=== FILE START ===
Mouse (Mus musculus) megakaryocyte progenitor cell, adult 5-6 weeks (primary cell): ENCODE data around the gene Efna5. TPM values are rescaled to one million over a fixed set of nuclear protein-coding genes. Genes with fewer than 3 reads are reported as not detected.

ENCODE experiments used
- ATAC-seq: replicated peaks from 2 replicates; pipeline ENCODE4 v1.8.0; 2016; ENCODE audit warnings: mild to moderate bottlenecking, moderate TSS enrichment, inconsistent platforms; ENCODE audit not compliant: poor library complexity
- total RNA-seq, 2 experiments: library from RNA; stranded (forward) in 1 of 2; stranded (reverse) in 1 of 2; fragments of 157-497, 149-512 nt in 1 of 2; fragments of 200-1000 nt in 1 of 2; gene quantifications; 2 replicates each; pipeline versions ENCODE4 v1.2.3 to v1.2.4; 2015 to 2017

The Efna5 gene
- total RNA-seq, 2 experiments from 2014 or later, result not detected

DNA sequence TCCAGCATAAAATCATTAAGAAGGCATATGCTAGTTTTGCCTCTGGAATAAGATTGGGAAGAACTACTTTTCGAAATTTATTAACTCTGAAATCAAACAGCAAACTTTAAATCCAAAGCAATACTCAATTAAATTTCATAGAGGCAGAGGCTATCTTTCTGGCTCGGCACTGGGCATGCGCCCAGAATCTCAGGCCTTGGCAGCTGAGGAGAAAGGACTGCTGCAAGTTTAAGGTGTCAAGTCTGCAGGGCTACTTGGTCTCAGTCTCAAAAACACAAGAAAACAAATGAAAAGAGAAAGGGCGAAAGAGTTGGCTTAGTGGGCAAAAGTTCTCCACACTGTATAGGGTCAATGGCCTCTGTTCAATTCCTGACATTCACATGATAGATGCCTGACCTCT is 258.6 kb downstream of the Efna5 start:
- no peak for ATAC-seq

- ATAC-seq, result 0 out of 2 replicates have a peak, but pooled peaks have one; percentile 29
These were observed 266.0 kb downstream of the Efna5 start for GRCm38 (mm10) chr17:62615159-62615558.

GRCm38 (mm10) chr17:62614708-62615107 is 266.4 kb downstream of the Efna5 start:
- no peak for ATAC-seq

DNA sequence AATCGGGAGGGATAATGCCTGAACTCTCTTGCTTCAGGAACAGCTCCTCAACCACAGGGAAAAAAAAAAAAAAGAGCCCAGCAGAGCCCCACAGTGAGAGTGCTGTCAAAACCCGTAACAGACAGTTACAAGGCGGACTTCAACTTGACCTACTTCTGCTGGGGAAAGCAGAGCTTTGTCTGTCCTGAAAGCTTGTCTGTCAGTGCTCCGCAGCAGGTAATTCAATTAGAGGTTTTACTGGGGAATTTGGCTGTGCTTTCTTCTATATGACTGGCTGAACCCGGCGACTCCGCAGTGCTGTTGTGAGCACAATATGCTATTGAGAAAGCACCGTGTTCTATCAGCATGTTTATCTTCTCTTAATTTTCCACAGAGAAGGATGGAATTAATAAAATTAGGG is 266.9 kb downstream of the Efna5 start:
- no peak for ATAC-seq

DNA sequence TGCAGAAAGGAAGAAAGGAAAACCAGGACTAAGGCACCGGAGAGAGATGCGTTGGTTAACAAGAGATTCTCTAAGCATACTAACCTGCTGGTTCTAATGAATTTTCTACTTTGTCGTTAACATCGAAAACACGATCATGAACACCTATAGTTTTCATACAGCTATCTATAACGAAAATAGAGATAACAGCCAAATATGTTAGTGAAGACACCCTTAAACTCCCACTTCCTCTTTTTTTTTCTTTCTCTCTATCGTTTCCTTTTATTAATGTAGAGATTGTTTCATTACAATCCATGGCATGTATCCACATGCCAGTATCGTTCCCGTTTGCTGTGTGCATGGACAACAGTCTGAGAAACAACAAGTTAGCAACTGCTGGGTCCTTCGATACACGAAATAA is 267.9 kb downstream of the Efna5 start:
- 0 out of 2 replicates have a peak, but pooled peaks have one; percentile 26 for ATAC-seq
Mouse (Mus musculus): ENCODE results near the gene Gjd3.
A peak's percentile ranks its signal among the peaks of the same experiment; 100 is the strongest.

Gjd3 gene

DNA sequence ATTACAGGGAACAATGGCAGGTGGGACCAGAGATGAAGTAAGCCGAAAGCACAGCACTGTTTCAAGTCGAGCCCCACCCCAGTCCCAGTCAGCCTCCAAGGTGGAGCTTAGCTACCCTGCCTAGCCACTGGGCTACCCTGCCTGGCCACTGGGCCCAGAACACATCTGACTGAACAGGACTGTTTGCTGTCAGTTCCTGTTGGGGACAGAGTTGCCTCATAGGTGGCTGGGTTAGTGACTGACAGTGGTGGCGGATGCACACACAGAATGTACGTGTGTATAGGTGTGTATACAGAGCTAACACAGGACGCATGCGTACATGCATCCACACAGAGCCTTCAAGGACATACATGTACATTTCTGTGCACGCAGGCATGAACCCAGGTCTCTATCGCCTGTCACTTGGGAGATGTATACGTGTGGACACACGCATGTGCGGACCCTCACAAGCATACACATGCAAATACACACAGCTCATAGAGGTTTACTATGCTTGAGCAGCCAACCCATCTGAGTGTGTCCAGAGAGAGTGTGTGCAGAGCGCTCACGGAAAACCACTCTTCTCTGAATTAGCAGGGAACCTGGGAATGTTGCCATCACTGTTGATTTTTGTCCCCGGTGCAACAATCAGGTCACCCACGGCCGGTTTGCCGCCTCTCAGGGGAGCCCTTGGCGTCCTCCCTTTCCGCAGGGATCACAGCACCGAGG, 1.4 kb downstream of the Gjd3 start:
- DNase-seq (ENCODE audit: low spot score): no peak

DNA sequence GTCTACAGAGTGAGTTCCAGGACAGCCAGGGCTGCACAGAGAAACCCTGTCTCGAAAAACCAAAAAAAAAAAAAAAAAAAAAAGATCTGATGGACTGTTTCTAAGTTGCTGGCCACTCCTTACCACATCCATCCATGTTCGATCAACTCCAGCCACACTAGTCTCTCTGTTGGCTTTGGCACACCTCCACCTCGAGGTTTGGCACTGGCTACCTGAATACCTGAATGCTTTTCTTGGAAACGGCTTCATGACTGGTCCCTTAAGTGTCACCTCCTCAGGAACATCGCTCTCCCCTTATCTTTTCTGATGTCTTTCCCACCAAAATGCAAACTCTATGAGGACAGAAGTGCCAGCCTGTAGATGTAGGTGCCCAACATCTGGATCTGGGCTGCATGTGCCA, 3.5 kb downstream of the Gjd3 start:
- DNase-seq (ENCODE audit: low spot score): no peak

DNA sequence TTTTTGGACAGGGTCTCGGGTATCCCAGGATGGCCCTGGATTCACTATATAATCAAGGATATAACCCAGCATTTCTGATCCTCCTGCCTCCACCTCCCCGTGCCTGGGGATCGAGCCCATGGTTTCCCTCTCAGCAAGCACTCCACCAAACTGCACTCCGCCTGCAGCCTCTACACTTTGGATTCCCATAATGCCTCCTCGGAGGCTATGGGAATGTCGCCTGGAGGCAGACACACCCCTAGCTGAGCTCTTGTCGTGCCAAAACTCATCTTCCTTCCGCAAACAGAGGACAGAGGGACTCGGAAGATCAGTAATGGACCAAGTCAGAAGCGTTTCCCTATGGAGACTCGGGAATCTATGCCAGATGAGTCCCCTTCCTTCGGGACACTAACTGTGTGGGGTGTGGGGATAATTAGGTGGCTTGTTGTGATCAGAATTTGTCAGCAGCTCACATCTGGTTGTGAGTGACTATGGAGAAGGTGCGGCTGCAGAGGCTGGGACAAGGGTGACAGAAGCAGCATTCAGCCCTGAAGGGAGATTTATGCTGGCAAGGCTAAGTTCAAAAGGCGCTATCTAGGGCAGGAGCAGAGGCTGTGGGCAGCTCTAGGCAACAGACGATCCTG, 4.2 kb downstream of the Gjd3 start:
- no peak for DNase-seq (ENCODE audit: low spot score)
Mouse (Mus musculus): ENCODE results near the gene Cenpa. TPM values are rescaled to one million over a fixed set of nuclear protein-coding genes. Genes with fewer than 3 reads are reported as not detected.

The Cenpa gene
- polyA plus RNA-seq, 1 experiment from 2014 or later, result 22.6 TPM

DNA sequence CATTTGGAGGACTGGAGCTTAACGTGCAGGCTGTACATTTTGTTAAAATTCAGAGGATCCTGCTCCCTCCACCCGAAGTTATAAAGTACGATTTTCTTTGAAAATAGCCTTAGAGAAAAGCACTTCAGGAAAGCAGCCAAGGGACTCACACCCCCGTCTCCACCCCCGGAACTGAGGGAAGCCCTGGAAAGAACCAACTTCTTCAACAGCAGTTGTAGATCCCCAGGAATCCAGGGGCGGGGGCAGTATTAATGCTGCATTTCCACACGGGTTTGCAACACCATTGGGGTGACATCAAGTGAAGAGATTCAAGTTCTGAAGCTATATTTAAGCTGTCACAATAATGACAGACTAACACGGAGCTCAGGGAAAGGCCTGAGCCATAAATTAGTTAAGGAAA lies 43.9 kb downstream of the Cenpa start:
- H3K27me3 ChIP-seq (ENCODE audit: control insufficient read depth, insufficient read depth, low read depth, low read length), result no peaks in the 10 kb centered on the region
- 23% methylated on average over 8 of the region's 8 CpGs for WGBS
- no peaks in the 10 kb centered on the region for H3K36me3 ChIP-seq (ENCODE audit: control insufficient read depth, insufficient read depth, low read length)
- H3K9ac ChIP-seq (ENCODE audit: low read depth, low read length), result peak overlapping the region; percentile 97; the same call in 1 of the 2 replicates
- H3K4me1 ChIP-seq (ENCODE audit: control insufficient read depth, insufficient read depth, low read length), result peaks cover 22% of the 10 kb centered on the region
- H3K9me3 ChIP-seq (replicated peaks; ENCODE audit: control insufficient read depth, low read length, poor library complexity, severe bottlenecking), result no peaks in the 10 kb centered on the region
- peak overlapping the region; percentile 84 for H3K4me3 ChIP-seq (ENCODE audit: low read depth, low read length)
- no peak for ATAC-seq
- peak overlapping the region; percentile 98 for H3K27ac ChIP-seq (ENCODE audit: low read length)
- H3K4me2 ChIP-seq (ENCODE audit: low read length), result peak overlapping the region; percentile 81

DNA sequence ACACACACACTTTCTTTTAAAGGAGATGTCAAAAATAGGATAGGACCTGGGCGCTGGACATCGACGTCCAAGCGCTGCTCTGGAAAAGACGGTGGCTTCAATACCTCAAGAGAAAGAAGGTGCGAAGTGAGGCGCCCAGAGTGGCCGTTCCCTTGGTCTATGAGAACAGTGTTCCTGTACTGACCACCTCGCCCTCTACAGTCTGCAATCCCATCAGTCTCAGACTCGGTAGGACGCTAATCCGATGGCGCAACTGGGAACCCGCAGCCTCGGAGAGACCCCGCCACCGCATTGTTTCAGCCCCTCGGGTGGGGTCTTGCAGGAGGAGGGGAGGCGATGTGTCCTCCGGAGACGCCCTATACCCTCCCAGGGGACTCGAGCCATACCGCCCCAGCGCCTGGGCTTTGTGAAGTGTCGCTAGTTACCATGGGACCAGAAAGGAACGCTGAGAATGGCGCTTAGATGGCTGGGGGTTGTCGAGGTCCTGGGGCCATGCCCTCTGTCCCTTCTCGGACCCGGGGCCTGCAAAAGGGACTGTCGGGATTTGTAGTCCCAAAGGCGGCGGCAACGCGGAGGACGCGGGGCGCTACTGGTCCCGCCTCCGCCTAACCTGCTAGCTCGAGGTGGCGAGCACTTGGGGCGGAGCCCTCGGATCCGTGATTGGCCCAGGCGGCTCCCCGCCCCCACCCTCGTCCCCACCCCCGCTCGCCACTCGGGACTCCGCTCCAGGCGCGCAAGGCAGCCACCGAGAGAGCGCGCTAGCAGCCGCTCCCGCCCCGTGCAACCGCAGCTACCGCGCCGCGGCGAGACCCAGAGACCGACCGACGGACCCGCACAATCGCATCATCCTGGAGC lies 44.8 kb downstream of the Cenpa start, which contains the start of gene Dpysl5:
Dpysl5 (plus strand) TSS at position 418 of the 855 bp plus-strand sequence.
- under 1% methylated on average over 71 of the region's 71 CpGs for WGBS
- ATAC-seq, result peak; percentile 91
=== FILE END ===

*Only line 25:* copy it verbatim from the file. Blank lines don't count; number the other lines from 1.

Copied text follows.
- no peak for DNase-seq (ENCODE audit: low spot score)